Friday, June 14, 2013

IN THE FOG: Sergei Loznitsa's WWII drama of wartime morality among Russia partisans

TrustMovies has not yet seen Sergei Loznitsa's much-heralded My Joy, the 2010 feature that seemed to put this relatively young Russian director on the international movie map. I see that it is available via Netflix streaming, so maybe one of these days, I'll grit my teeth, gird up my loins and try it. Meanwhile, we've got Loznitsa's newest opening up today, which I have seen and lived to tell about. IN THE FOG is a very long and very bleak tale of wartime Russia in 1942 on the western frontier, where partisan activity against the Germans, who have overrun and conquered the area, is high, and any incursion is greeted with nasty retaliation from the Nazis.

The film begins, in fact, with a trio of... well, they're not even really partisans in the strict sense. As we later learn, they're just railway workers mad at their unpleasant boss ("He was a son-of-a-bitch when he served the Soviets, too." one of them declares). The three are marched along through the Russian citizenry, as examples and warnings, and then hung. (This hanging is not seen but it is heard.) Filmmaker Loznitsa (shown at right), who directed and adapted the screenplay from the novel by Vasili Bykov, tosses us into the midst of it all and then allows us to find our way via some fractured storytelling that -- once we figure out where and with whom we are and at what point in the story this particular event is happening -- finally fills in the blanks.

The meat of the movie involves Sushenya (Vladimir Svirskiy, above, center) the fourth member of that railway team who tried his best to get the guys not to pull their dirty trick on the Germans. When they went ahead, they were all arrested but instead of being hung, Sushenya was let go. "Collaborator!" is what the entire town, including maybe his own wife (played by Yulia Peresild, below), now believes. The truth, when we learn it, is otherwise.

Meanwhile, head partisan Burov (Vladislav Abashinbelow, left) and his underling, Voitik (Sergei Kolesovbelow, right) show up at Sushenya's home to kill him for his "betrayal." But first they take him away, so that his wife and child will not witness the event. And this is pretty much where the real story begins. As it meanders onward (and although the pacing here is extremely slow, it possesses, I think, its own justification and integrity), via flashback, exposition/explanation and occasional action, we learn not just what has happened but how these events have rather forced the three men to think and act the way that they do.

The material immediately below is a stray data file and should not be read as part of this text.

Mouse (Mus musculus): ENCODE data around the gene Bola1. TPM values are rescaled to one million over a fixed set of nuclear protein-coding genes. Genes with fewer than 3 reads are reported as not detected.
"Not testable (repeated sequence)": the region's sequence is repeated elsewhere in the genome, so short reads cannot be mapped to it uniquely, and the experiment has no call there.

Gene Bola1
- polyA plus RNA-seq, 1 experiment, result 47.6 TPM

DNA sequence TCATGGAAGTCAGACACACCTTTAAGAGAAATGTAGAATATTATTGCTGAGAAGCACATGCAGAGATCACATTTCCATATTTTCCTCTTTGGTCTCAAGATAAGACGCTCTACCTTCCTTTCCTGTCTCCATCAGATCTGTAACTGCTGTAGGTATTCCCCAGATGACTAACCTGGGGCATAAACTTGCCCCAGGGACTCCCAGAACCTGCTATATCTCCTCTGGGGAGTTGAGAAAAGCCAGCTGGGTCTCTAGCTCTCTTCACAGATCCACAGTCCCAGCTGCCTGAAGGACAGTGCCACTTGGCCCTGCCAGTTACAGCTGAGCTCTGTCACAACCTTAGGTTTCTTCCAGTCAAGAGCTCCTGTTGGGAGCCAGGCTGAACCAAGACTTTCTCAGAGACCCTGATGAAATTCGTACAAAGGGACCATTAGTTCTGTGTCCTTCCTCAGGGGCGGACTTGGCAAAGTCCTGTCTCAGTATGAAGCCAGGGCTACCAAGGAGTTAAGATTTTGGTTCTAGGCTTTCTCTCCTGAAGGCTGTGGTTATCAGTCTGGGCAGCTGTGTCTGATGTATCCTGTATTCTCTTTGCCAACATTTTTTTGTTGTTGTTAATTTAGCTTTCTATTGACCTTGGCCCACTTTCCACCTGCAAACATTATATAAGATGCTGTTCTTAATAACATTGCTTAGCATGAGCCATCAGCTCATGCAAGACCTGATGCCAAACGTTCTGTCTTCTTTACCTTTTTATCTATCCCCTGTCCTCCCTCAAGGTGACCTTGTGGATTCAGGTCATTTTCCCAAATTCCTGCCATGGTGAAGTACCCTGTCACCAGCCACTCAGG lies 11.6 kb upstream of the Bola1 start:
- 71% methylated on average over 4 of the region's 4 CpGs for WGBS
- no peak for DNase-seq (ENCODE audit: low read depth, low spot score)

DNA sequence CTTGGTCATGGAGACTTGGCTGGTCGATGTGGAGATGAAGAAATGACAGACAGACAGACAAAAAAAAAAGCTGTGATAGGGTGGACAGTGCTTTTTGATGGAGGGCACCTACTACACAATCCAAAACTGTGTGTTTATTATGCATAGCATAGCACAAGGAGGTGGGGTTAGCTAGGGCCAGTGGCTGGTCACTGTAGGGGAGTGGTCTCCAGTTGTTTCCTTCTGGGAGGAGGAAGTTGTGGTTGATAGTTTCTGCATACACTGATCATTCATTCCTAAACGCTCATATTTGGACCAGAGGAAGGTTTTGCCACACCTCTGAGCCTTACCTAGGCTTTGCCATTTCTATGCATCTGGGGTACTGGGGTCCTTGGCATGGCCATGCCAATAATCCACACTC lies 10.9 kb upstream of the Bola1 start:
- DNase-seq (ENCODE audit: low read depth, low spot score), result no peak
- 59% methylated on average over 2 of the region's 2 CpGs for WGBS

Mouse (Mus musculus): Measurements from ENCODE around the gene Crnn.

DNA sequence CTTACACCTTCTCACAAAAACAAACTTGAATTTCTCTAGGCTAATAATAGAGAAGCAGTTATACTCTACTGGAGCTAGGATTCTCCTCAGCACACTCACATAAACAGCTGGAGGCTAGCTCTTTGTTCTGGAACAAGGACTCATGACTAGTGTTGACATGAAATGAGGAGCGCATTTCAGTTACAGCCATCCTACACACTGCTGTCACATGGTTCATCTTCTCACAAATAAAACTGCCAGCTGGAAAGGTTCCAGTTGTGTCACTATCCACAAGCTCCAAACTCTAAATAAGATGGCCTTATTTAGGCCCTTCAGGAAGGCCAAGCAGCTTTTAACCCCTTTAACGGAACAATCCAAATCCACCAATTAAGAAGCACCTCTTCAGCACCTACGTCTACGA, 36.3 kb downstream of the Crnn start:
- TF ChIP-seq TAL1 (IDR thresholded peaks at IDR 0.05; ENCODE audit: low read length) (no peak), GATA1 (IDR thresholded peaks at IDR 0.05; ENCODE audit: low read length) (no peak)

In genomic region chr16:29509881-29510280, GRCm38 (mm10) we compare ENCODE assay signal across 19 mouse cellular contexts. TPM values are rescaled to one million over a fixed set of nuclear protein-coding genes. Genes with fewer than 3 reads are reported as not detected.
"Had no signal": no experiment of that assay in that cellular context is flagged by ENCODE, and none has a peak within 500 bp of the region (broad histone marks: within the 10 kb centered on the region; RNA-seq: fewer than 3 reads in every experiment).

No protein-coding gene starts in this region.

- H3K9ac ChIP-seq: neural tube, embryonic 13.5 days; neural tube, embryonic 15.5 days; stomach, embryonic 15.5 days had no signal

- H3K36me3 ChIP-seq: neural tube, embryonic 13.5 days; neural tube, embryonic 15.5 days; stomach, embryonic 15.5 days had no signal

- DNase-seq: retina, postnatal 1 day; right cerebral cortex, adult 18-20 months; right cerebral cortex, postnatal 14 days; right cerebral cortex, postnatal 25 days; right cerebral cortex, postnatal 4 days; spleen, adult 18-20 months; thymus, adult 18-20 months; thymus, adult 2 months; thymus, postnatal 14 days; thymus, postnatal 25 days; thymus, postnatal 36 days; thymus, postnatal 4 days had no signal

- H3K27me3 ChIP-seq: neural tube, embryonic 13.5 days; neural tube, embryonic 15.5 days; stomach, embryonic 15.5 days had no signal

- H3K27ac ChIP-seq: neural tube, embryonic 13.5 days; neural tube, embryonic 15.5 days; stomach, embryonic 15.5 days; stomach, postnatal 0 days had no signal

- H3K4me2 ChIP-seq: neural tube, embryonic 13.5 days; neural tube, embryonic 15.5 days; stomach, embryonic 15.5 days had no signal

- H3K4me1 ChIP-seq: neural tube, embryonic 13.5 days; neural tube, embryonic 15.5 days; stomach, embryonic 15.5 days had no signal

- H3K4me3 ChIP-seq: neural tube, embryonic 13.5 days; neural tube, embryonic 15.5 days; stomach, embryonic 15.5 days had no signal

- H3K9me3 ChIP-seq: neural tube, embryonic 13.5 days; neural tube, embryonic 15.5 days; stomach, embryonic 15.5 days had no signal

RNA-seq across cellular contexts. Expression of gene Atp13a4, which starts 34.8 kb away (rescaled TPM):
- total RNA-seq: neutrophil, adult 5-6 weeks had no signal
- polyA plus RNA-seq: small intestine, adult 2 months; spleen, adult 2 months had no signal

Still, certain of our characters (Sushenya) seem one hell of a lot more decent than others (Voitik). And the movie makes us consider, as it drifts by, the meaning of morality in wartime and if, in fact, those two words/things don't cancel each other out. Other questions pop up, too: Can people change? Is our hero morally incorruptible -- or simply slow? And just how sleazy is this guy, Voitik? Oh, lordy: You'll find out.

If we used to imagine that the phrase "war is hell" referred mostly to combat, this movie will cure us of that idea. There is no combat here; still, everything about this situation proves godawful -- and only gets worse. I would guess that Loznitsa's view of humanity is pretty bleak. Even so, his view, as seen here also proves pretty predictable, too. (From about the mid-point onwards, I began to guess correctly every event prior to its happening.)

The slow pacing also gives us plenty of time to question certain things. This movie contains enough coincidences to choke a rom-com, albeit these coincidence are always bleak, rather than feel-good. Eventually, you may come to the conclusion that you've been playing with a stacked deck. (On the other hand, doesn't war always offer a stacked deck?)

At over two hours running time, In the Fog's one long, long journey. And its ending, which takes us literally into that title place, borders on the comical, so drearily and absolutely negative is it. You sit there, thinking, "Wait for it. OK, wait for it. Now, wait some more. And here it comes.... Ah, yes: right again." From Strand Releasing and running 137 minutes, the movie opens today, Friday, June 14, in New York City at the Village East Cinema and in Los Angeles on July 12 at the Sundance Sunset Cinema.

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